Changing lives without a doubt! Yes, we have won some awards, but nothing is more rewarding than seeing someone whose life was ruined by addiction, back with their family and back in work leading a ‘normal’ family life. We have had many success stories and we have ten people in Christian Rehabs at present plus another eight waiting to go. This year we will see many more change lives.

 

What did you want to be when you were at school?

Certainly not this! In my very young days, a fireman. I had no real ambition at school. My Dad was in business. He had a few shops and market stalls and I thought I would join him, but my Mam had other ideas!

 

What was your first job?

Trainee Legal Executive. Not my choice, my Mother’s! She was determined that I ‘achieve’ something in life so she stopped me from joining my Dad. She did it with the right heart but, whilst I enjoyed going to Court, overall it just wasn’t me. However, whilst I didn’t realise at the time, this learning curve really put a sound foundation in my life. No training in life is wasted, of course my Court time has come in useful now as I spend quite a few days a month at Court.

 

What job would you like to have other than your own and why?

Truthfully, I could not wish for a better job. I am really fulfilled and it is a great honour and privilege to be allowed to speak into people’s lives. I did not ask for this role but I couldn’t pick a better job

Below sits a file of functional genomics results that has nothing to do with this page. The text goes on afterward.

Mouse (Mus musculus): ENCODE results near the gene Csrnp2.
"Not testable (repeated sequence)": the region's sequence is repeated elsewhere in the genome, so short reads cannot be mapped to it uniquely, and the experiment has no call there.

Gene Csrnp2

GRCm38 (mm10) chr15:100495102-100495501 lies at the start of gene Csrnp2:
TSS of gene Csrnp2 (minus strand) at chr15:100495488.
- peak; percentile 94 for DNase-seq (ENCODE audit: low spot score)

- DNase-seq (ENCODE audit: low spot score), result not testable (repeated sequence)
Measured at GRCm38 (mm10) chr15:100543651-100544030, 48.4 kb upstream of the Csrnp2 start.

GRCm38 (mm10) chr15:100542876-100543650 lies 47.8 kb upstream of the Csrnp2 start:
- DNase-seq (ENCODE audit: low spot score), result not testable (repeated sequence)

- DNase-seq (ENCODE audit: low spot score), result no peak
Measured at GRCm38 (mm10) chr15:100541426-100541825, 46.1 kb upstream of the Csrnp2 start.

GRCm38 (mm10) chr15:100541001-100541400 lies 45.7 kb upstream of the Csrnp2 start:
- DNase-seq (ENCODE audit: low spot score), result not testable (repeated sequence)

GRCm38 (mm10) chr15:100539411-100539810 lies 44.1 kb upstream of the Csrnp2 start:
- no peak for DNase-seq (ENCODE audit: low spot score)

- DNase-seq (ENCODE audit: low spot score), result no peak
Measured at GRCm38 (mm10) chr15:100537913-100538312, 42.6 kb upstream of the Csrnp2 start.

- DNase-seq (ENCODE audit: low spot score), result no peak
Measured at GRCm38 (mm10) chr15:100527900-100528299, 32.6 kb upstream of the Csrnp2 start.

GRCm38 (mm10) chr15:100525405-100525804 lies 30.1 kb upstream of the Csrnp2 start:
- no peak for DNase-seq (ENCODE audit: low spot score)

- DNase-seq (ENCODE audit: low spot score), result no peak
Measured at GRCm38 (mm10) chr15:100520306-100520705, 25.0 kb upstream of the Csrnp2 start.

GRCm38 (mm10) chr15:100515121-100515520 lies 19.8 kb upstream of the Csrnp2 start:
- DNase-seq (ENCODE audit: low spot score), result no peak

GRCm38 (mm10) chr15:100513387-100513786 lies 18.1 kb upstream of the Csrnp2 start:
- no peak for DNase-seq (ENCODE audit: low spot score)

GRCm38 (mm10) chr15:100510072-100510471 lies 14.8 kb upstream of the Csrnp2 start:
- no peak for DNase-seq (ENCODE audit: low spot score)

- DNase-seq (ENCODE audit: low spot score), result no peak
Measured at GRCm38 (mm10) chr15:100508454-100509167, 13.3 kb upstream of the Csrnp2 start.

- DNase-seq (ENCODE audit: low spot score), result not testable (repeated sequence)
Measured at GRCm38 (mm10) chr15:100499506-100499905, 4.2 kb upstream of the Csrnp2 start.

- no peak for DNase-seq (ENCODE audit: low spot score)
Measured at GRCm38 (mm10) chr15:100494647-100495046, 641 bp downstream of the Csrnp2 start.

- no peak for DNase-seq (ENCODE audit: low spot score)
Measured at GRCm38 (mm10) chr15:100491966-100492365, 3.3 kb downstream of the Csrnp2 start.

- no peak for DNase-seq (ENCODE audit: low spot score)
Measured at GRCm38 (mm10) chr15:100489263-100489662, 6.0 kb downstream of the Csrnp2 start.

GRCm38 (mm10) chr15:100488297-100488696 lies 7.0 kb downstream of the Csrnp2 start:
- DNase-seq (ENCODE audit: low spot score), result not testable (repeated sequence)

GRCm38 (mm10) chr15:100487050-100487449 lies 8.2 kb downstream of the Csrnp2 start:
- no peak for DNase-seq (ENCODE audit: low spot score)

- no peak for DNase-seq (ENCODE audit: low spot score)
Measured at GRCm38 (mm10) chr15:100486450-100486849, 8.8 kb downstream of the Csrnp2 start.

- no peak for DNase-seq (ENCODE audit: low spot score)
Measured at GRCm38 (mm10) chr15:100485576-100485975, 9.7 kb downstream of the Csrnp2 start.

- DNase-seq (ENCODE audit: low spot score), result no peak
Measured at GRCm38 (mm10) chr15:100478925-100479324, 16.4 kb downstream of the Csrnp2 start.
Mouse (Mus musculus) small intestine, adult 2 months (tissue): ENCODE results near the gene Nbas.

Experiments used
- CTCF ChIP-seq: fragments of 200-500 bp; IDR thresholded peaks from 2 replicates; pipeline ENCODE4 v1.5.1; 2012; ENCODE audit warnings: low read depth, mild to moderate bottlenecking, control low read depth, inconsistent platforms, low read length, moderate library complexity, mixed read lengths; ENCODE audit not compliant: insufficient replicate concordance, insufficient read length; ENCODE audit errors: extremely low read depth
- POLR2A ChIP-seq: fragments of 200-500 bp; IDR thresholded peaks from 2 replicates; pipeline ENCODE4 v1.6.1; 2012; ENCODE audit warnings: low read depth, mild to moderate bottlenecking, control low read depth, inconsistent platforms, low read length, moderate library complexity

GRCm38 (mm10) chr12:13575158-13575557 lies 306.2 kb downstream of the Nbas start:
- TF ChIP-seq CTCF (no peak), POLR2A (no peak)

What do you love most about working in the North East?

The people. They are really open and friendly. I love Stockton, it’s my home and where my heart is. See my answer below. Sometimes in the summer Stella and I may drive to Saltburn or Whitby on an evening, have fish and chips and come home. From Stockton to another world in 30 minutes! WOW amazing!!

 

What do you love most about living in the North East?

Parmos! You can’t buy a Parmo anywhere but Teesside! I love the diverse culture and the diverse scenery. From industrial to open countryside to seaside all within a thirty minute car journey. The North Yorkshire Moors are only a short hop away – then the fantastic coast line with all its history (thinking of Robin Hoods Bay, Staithes, plus others) It’s a great area to take clients out for the day. Many are amazed at what we have on our doorstep.

 

What do you do in your down time away from the office?